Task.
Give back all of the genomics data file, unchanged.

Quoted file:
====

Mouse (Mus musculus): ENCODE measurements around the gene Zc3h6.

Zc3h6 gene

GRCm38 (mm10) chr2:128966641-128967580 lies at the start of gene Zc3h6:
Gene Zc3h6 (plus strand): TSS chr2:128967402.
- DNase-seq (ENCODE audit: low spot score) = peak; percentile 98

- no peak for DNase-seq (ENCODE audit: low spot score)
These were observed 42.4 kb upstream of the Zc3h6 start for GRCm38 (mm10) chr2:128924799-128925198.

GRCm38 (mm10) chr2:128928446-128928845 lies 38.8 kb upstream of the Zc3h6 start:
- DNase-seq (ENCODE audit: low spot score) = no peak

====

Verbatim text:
Mouse (Mus musculus): ENCODE measurements around the gene Zc3h6.

Zc3h6 gene

GRCm38 (mm10) chr2:128966641-128967580 lies at the start of gene Zc3h6:
Gene Zc3h6 (plus strand): TSS chr2:128967402.
- DNase-seq (ENCODE audit: low spot score) = peak; percentile 98

- no peak for DNase-seq (ENCODE audit: low spot score)
These were observed 42.4 kb upstream of the Zc3h6 start for GRCm38 (mm10) chr2:128924799-128925198.

GRCm38 (mm10) chr2:128928446-128928845 lies 38.8 kb upstream of the Zc3h6 start:
- DNase-seq (ENCODE audit: low spot score) = no peak